Schools toughen promote policy

Board votes to use national test scores as passing requirement

January 23, 2002|By Erika Niedowski | Erika Niedowski,SUN STAFF

The Baltimore school board set a minimum score on a national test last night as a requirement for children to be promoted from one grade to the next in elementary and middle school.

School officials had presented the board with several other options as they sought to "clarify" the policy and prevent the confusion that led to wrongful promotions of scores of children last year.

What was adopted last night is stronger than the alternatives considered in recent weeks.

Chief Academic Officer Cassandra W. Jones referred to the changes as "clarification." But the national Comprehensive Test of Basic Skills that the school board voted to use has never been part of the city system's written promotion policy, passed in 1999 as a way of raising standards.

In addition to getting a passing grade of at least 60 in math and reading, elementary children will have to score at or above the 23rd percentile on the CTBS - which Jones called a "little below" grade level.

Under the revised policy, 70 percent of a student's classroom report card grade will be based on classwork and homework, while 30 percent will be the score on quarterly curriculum-based assessments.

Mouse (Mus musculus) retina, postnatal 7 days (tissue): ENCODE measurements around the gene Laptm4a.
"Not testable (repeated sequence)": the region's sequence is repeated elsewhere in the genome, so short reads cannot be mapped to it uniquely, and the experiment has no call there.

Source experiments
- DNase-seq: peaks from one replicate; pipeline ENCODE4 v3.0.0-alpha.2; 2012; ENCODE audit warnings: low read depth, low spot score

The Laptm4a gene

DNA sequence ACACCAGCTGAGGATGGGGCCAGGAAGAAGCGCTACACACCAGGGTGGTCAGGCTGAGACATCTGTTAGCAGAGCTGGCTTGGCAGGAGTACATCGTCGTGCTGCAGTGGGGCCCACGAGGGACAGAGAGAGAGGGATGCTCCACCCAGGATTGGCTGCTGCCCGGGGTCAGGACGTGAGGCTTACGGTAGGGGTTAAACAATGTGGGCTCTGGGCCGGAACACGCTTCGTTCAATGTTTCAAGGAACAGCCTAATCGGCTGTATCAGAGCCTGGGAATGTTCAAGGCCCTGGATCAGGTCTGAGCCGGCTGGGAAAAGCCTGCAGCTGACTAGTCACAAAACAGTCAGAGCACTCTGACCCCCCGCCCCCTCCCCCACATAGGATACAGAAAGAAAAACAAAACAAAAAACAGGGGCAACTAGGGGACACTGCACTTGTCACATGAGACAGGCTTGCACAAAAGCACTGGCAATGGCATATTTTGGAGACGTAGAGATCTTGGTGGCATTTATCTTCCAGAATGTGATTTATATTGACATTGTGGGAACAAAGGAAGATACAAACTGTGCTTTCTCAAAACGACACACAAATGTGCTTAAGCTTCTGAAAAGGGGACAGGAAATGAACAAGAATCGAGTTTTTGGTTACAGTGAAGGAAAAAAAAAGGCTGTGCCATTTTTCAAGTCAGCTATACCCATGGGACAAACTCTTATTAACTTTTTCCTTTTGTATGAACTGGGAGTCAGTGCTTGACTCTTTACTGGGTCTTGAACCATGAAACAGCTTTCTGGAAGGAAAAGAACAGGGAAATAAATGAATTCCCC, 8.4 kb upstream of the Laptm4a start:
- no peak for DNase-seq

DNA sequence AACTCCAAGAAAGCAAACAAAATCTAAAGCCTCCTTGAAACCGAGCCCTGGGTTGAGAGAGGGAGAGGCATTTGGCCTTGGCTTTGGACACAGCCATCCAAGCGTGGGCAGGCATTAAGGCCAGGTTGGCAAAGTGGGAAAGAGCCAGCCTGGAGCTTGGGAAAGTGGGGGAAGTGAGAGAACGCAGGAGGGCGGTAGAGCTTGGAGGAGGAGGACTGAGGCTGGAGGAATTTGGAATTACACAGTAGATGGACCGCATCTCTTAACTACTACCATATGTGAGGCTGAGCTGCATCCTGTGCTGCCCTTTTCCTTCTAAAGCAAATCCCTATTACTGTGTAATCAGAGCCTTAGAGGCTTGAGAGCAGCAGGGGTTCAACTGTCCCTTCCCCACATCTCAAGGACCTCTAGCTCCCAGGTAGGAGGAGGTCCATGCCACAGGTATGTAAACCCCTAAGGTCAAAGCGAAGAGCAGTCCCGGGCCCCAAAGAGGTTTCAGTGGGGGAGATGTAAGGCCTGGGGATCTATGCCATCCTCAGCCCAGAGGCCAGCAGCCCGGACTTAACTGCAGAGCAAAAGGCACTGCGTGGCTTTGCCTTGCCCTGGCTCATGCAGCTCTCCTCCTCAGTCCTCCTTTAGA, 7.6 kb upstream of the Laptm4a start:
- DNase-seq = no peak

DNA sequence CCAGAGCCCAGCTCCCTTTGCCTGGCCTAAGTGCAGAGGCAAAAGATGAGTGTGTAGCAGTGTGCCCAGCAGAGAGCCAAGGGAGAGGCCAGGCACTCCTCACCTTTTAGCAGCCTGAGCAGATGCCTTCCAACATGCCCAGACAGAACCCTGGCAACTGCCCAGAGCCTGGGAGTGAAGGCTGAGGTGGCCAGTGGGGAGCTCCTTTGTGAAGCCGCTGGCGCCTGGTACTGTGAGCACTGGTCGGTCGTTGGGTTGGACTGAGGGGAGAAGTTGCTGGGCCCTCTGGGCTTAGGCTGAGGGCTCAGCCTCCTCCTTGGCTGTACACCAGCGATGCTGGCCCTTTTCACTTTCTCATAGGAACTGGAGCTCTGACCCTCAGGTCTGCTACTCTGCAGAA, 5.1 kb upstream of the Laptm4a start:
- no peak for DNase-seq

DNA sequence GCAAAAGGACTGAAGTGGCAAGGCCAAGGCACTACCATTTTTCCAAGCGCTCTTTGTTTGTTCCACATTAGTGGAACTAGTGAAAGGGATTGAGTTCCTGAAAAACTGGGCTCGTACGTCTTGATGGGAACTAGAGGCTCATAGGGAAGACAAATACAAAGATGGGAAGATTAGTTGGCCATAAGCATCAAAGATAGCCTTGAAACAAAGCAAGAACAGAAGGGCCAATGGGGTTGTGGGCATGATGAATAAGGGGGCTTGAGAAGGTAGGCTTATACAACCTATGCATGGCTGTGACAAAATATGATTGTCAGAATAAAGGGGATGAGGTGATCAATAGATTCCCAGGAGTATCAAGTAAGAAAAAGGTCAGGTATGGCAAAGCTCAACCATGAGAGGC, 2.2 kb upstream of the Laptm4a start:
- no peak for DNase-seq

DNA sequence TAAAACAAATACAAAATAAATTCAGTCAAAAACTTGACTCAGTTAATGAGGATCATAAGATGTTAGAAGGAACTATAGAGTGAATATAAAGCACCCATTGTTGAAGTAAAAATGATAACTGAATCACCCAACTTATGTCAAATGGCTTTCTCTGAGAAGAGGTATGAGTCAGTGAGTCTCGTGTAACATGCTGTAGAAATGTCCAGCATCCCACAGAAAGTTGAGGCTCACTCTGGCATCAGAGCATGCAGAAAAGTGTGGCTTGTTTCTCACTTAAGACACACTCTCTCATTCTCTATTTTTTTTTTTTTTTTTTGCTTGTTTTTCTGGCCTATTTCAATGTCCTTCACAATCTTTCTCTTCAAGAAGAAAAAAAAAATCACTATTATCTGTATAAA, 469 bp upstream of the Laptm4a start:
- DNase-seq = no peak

Principals will have some say in whether a child is promoted in the case of "extenuating circumstances."

Last school year, children had to earn passing grades in reading and math and score at least 70 percent on the curriculum assessments. The CTBS was not used across the board as a promotion standard.

The issue last night was which of the two tests - the curriculum assessments or the national CTBS - the board would decide to use, in addition to classwork grades. Now, both will be employed.

Jones said the revised policy represented an effort to clarify for parents, teachers and principals what measures would be used to promote children.

Mary E. Yakimowski, the school system's research, evaluation and accountability officer, said that if the revised policy had been applied last year, between 23 percent and 34 percent of children in grades one through five would not have passed in reading. Between 25 percent and 37 percent would not have passed in math.

The CTBS will also be used as a promotion tool in middle schools. Sixth- through eighth-graders will have to earn a passing grade of at least 60 in math, English, science and social studies as well as meet a similar standard on the CTBS. Eighth-graders will also have to pass the state's functional exams in reading, writing and math to get to high school.

C. William Struever, board vice chairman, abstained on votes to change the elementary and middle school standards, saying he had questions about the number of children who would be affected and the effectiveness of the system's interventions to help them.

Last summer, the promotion policy was to take effect for all pupils in grades one through eight. But the school system has acknowledged that it was applied "inconsistently" because of confusion over the standards. Some principals passed children who had failed math although a passing grade was required in both reading and math.

The school system is also considering changes in the promotion standards for the 2002-2003 school year. A public forum will be held at 5:30 p.m. Feb. 20 at Polytechnic Institute to discuss those changes.

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